Subject: Module hierarchy revisited
From: John Prevost <email@example.com>
Date: 04 Dec 1999 01:45:44 -0500
Idea for namespace management, followed by a question or two, and
explanation of why.
I just came up with what seems like a reasonable way to package my
modules hierarchically (to avoid namespace collisions) in a reasonable
For each "package" of stuff, the various modules (individual object
files) have short names, like "Foo", "Bar", and "Baz". The danger, of
course, is that other packages from other sources will have names like
Foo Bar and Baz, because they're so short.
My current working solution is to add as the last object file
something like this:
module Foo = Foo
module Bar = Bar
module Baz = Baz
Why am I doing this? Well, with Gord Stolpmann's findlib, there's a
convenient way to link against a bunch of "packages" by name. This is
nice, because you don't have to manage ordering and -Iing of all of
those files and directories by hand. The difficulty is that control
over which modules come first is a problem. Say we have two packages:
package1 => package1.cma (foo.cmo frubble.cmo)
package2 => package2.cma (foo.cmo bar.cmo zotz.cmo)
If I do:
ocamlc package1.cma package2.cma
I lose access to package1's Foo module in any files I use after this.
If I do it in the other order, I lose access to package2's Foo module.
I can work around this by putting things that want foo from
package1.cma before the reference to package2.cma, but this can be a
pain. I could also insert a file between the two which binds
package1's Foo to something else:
module Zot = Foo
Now I can refer to Foo from either package later on (which is
important if I want to use both in one file, or I have dependencies
which don't allow a simple ordering of my modules and the libraries.)
Even more, it's a pain to have to think about this stuff. I'd rather
just be able to know it won't happen.
What adding the extra module at the end of the library does for me as
a library author is arrange for an "automatic" binding like this to
take place. Mypackage.Foo Mypackage.Bar and Mypackage.Baz will always
be the modules from Mypackage unless Mypackage is shadowed. And the
namespace of packages tends to be nicer and cleaner than the namespace
of individual modules in those packages. (Say, Text.Parser for
low-level Unicode parsers vs XML.Parser for a module that does XML
parsing.) One could extend this further by having super-packages
which provide namespace to a number of other packages:
module Apollo =
module XML =
module Parser = ...
module Text =
module Parser = ...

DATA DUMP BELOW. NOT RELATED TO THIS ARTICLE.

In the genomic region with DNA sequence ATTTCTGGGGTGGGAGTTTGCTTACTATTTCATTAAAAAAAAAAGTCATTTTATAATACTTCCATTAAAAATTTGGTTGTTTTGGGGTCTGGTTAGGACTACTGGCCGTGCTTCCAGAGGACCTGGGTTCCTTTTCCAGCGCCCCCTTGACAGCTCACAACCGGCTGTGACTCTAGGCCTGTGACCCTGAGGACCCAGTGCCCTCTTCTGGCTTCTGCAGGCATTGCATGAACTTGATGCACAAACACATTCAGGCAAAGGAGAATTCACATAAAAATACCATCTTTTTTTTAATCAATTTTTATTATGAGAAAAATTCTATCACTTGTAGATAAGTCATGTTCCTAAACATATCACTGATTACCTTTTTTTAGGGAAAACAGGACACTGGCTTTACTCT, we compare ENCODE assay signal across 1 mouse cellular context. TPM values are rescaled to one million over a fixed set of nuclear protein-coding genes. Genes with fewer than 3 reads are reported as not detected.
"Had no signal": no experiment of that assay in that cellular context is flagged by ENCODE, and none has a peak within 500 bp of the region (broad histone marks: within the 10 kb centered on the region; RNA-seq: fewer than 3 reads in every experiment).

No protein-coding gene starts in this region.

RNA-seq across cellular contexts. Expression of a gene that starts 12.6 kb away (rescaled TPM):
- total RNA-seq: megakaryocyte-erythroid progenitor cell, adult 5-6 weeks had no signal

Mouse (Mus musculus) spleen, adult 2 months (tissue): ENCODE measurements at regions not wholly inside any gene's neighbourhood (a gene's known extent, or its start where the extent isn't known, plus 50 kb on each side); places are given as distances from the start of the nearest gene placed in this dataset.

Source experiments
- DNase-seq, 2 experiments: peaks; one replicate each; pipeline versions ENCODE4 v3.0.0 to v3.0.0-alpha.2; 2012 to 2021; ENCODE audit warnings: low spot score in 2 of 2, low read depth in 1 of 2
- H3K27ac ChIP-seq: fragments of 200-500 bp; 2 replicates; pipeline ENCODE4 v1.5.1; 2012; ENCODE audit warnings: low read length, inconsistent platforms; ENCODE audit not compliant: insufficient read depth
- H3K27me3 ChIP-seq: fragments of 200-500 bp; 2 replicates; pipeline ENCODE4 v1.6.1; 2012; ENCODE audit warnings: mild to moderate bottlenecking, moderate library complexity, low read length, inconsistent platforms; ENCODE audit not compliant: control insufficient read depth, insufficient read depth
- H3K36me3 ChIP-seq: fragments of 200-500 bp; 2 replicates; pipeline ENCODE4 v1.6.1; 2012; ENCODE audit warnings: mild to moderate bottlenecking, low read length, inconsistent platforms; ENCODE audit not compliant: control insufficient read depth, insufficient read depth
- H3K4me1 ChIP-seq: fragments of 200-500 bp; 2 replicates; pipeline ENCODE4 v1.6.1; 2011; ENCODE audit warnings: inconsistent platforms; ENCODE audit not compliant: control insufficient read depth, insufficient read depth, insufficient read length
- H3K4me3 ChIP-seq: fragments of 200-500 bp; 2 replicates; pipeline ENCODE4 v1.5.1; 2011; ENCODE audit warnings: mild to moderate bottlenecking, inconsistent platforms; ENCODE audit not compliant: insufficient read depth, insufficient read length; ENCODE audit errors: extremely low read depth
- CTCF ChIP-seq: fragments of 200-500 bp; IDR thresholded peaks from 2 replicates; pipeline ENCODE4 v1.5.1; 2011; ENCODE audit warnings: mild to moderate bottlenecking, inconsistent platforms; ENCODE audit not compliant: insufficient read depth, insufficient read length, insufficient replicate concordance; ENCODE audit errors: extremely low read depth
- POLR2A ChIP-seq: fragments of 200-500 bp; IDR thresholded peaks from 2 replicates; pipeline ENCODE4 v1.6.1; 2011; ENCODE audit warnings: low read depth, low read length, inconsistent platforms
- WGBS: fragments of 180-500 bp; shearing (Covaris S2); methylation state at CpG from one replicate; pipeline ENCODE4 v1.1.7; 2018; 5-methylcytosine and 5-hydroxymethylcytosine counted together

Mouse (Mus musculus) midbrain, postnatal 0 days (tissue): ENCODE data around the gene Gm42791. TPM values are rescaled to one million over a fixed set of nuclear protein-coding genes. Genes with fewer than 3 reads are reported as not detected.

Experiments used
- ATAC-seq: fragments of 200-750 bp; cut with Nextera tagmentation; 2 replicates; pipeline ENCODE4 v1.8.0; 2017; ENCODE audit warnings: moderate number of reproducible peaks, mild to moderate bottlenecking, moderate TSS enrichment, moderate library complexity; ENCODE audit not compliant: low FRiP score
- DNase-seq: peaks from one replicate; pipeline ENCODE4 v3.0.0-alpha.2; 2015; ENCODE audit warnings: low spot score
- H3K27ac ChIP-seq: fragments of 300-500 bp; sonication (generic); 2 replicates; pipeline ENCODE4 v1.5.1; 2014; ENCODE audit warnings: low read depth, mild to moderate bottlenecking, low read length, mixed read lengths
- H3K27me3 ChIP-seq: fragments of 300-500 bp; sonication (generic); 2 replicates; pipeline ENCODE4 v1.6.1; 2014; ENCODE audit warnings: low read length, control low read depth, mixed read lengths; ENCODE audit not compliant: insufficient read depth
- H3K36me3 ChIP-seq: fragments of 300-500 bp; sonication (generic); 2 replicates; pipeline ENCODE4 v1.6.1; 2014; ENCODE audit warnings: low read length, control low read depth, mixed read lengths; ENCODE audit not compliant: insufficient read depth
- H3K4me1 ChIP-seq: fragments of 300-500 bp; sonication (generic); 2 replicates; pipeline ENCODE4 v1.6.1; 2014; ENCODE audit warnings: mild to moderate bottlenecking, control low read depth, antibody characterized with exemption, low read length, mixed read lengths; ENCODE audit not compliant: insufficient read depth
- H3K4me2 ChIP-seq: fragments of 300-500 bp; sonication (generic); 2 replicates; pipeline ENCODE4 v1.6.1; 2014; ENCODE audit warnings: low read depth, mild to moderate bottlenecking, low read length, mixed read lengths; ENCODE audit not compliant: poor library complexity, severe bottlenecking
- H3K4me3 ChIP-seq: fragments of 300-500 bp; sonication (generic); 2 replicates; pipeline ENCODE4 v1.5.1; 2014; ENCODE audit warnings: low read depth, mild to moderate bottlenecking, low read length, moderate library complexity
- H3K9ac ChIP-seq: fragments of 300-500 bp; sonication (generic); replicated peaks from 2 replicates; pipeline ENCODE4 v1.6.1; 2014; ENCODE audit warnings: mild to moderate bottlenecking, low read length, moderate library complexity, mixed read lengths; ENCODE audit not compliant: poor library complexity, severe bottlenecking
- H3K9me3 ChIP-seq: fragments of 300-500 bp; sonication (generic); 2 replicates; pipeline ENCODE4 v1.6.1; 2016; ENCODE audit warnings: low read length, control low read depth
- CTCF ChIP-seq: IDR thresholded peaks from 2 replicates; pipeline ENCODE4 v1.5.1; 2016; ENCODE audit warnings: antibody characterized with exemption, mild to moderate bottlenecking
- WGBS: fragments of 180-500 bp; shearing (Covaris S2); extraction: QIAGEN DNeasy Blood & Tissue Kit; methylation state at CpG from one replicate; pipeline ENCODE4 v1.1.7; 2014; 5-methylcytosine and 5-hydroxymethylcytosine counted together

module Apollo =
module XML = XML
module Text = Text
So the question I have is whether people think that organizing things
in this manner is a Good Thing, and if people have opinions on whether
there's a Right Way to go about doing this and choosing names for
things. As an example, I have a package I call "text" which has a
text.cma containing a module Text which points at the other modules by
name. But the name "Text" is pretty broad, and could collide easily
with other people, even when both packages would be useful.
A second question is whether anyone has recommendations for hiding the
"other" bindings of modules (i.e. I don't want Iso_10646 to appear in
the top-level namespace, I only want Text to appear, containing
Text.Iso_10646) to keep people from referring to the modules in less
I'm thinking about this because I'd like to put some modules out there
for people to use, and the community-driven standards in the world of
Perl, for example, allow huge numbers of modules from all over to be
mixed and matched at will. O'Caml stuff, on the other hand, tends to
be much more willy-nilly, making me think of the world of C libraries,
where people are much more likely to write their own library to do
something than to use someone else's, just because hooking things
together and finding libraries and the like is so painful.
findlib provides some nice features along these lines (though I think
it'd be nice if some of this functionality were folded into the
standard ocaml distribution, to encourage people to use it), but
without a discipline (community-driven, of course) for managing the
published module namespace, I don't think library development is
likely to grow like it has in Perl and Java-land--even with more
In short, it's nice that ocaml has a compilation model that allows
more traditional models of building software than SML's CM package.
I'm much more comfortable with Makefiles and separate compilation than
with CM. But there *are* amenities that would make library creation,
publication, and use much more common.
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